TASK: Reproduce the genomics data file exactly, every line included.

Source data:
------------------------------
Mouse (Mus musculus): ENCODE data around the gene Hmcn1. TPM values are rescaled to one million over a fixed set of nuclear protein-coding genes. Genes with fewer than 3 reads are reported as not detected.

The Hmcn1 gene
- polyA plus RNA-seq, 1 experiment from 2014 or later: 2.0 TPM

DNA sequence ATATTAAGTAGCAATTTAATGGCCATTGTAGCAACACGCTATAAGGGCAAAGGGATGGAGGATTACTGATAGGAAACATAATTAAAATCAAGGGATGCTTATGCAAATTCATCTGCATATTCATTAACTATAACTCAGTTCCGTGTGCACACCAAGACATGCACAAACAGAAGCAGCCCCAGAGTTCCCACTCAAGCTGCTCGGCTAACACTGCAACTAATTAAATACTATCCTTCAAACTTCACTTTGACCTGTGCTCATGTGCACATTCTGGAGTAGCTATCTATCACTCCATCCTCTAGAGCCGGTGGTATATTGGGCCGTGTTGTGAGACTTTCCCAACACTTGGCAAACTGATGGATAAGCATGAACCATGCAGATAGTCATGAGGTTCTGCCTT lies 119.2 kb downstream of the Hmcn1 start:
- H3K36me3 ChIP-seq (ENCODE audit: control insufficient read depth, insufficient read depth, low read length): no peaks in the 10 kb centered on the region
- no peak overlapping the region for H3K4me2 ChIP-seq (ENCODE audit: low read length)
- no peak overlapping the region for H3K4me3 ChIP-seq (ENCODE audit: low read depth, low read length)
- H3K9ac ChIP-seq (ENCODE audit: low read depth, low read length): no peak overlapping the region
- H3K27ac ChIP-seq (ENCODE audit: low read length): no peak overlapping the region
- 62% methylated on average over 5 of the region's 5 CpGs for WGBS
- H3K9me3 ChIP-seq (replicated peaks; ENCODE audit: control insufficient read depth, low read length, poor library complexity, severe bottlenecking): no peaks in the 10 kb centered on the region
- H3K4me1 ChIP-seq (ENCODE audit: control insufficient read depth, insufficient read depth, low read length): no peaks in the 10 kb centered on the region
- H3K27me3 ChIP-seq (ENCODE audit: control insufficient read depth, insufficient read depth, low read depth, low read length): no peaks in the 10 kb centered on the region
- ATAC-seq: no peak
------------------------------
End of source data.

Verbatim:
Mouse (Mus musculus): ENCODE data around the gene Hmcn1. TPM values are rescaled to one million over a fixed set of nuclear protein-coding genes. Genes with fewer than 3 reads are reported as not detected.

The Hmcn1 gene
- polyA plus RNA-seq, 1 experiment from 2014 or later: 2.0 TPM

DNA sequence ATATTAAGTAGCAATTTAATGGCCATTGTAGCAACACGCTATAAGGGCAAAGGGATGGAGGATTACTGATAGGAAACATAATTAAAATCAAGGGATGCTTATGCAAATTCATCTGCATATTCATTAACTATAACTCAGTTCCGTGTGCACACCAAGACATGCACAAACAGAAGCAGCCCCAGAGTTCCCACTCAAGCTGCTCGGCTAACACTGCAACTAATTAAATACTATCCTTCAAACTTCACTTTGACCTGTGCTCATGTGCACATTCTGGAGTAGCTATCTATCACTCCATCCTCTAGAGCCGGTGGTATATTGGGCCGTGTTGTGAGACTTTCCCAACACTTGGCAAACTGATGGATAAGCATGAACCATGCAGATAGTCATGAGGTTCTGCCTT lies 119.2 kb downstream of the Hmcn1 start:
- H3K36me3 ChIP-seq (ENCODE audit: control insufficient read depth, insufficient read depth, low read length): no peaks in the 10 kb centered on the region
- no peak overlapping the region for H3K4me2 ChIP-seq (ENCODE audit: low read length)
- no peak overlapping the region for H3K4me3 ChIP-seq (ENCODE audit: low read depth, low read length)
- H3K9ac ChIP-seq (ENCODE audit: low read depth, low read length): no peak overlapping the region
- H3K27ac ChIP-seq (ENCODE audit: low read length): no peak overlapping the region
- 62% methylated on average over 5 of the region's 5 CpGs for WGBS
- H3K9me3 ChIP-seq (replicated peaks; ENCODE audit: control insufficient read depth, low read length, poor library complexity, severe bottlenecking): no peaks in the 10 kb centered on the region
- H3K4me1 ChIP-seq (ENCODE audit: control insufficient read depth, insufficient read depth, low read length): no peaks in the 10 kb centered on the region
- H3K27me3 ChIP-seq (ENCODE audit: control insufficient read depth, insufficient read depth, low read depth, low read length): no peaks in the 10 kb centered on the region
- ATAC-seq: no peak